I am extremely happy with these additions.

And now for the most worthless autograph in my collection.

There's your shout-out, you better savor it.

Tuesday, January 19, 2010

Two More in the Book

It seems as if I am spending more and more time with the collection and gearing up for FanFest, spring training and the 2010 season. Trading has also picked up as I am expecting a few new autographs to come through this week. My short term goal is to eclipse the 50% mark by the end of the baseball season. Slowly but surely my needs list is being whittled away. I received two more successes in the mail tonight, hopefully continuing a good year.

The Goods:
Ken Holtzman 1991 Orioles Crown #201

Ken Holtzman had a one year stint with the Orioles in the latter stages of his 15 year career. Many Oriole fans from the '70's remember him beating our team in the 1973 & 1974 ALCS as a member of the Oakland Athletics. He came over in the Reggie Jackson trade in 1976, only to be moved again in the middle of the season to the Yankees. His short lived career in Baltimore spanned 13 games only yielding five wins but an impressive 2.86 ERA.

Jeff Schneider 1991 Orioles Crown #408

Schneider's entire major league playing career was crammed into the Orioles 1981 season. As a reliever he appeared in 11 games recording only one save. Although his career was easily forgettable, his 1982 Topps card featuring some guy named Ripken is slightly more recognizable.

Knowing that Schneider and Bonner are decent signers TTM and Ripken can be had at a price, I will pursue this tri-autograph card.

Sunday, January 17, 2010

New Edition

Sorry guys, this post is not devoted to Bobby Brown, Michael Bivens, Ricky Bell, Ralph Tresvant and Ronnie DeVoe, of early 80's R&B fame, but to my latest autograph editions. I apologize for getting your hopes up.

Until this week I had been suffering through a substantial drought of TTM successes, none in 2010. That was until Mr. Postman brought me two "New Editions" this weekend.

Bob Bailor 1991 Orioles Crown #14

You just have to love the 70's. This is perhaps the sweetest example of facial hair/chops/sideburns I have seen featured on a baseball card. If you have any documentation of better I would be very impressed. I am really enamored by this card and how well it represents a specific era in our culture.

Aside from awesome facial landscaping, Bailor played a little ball as well. He had an 11 year major league career with four different clubs, starting his career in Baltimore. He found ole B'more a tough infield to crack playing behind Brooks Robinson, Mark Belanger and Bobby Grich. He only played 14 games here before finding a starting role to our North in expansion Toronto. I'm sure many people will remember him for his playing and managing, but I for one will remember his chops. His mutton chops.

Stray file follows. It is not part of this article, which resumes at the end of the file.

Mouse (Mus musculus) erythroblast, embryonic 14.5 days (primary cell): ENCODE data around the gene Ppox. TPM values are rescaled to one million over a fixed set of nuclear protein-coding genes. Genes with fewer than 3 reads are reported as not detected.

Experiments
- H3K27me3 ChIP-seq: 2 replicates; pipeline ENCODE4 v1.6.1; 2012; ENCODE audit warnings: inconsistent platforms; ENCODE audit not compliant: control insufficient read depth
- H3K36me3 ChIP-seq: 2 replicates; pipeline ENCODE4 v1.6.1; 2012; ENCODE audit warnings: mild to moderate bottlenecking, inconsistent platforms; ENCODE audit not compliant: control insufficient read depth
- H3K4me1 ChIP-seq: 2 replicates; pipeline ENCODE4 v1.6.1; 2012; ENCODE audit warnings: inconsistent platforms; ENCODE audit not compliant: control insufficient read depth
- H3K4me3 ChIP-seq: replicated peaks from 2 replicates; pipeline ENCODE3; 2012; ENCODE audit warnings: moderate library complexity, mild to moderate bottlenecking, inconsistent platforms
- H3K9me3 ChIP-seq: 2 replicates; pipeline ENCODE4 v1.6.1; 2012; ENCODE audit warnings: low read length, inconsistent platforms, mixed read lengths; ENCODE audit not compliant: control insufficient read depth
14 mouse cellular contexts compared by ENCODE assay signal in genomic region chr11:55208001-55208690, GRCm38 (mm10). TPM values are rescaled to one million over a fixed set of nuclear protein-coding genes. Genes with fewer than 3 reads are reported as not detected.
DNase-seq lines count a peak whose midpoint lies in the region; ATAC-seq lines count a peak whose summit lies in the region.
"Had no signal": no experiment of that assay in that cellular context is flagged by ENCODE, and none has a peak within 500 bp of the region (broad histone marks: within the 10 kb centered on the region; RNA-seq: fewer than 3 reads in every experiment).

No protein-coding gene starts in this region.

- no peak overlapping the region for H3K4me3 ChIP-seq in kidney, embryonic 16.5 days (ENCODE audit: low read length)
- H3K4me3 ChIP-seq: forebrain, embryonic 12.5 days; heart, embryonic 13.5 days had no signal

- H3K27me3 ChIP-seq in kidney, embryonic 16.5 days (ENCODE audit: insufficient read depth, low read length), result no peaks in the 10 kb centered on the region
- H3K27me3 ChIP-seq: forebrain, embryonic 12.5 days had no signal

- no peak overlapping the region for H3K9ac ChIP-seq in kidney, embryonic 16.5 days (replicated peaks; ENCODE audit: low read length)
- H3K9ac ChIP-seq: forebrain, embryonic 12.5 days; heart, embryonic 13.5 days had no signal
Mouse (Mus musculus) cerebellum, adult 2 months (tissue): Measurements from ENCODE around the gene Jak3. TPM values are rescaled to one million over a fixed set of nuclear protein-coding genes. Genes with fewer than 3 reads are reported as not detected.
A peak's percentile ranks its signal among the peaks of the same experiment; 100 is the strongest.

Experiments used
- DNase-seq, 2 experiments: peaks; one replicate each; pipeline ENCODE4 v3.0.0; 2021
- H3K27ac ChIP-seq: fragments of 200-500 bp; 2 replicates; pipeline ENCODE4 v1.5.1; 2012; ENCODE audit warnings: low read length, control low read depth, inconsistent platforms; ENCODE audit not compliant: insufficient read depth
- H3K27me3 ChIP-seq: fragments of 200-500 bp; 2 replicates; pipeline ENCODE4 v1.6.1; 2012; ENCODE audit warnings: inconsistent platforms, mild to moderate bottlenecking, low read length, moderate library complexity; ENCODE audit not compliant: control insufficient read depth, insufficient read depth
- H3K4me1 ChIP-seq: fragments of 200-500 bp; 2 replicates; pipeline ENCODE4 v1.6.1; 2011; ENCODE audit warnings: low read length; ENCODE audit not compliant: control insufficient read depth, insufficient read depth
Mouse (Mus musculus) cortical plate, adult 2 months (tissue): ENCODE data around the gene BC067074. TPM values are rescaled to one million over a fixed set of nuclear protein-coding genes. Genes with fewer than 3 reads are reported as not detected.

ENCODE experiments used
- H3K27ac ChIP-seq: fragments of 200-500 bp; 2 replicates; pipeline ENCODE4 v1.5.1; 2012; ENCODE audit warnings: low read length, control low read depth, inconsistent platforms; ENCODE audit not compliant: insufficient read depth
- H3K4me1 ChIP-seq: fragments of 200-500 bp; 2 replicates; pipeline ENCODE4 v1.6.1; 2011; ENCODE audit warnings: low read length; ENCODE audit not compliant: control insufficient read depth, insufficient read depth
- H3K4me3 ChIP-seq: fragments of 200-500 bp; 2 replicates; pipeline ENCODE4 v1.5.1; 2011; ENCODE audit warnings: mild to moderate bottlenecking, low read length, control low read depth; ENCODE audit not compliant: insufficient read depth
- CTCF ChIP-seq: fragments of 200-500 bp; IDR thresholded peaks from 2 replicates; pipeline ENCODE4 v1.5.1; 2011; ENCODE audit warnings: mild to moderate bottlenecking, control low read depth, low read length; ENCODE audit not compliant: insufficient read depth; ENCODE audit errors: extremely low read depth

Dallas Williams 1991 Orioles Crown #485

Dallas was the Orioles' first-round selection in 1976 and made his debut in 1981. He played in a mere two games for the Orioles, only batting in one, going 1 for 2. These two games were all Dallas saw as an Oriole before being traded to Cincinnati in 1983. His major league playing career was short-lived, never sniffing the bigs again after the '83 season. Continuing the trend of players turned manager, Dallas has spent his time since 1989 coaching and managing at the Major League and Minor League levels.

Both requests were sent out just after New Years and received around the 15th, a very quick turn-around. All told, I have sent about 30 requests this year, so hopefully the returns will start to roll in.

Current Collection Statistics:
Orioles Crown Autographs 167/501 Total = 33.33%
Orioles Crown Autographs 166/390 Alive = 42.56%

Total Orioles Autographs 324/881 = 36.77%

Sunday, January 10, 2010

The Longest Season

My brother gave me a children's book for Christmas, not just because it is in line with my reading ability but because it is Orioles related. The book titled "The Longest Season" chronicles the Orioles of 1988, who hold the dubious distinction of starting a season 0 and 21.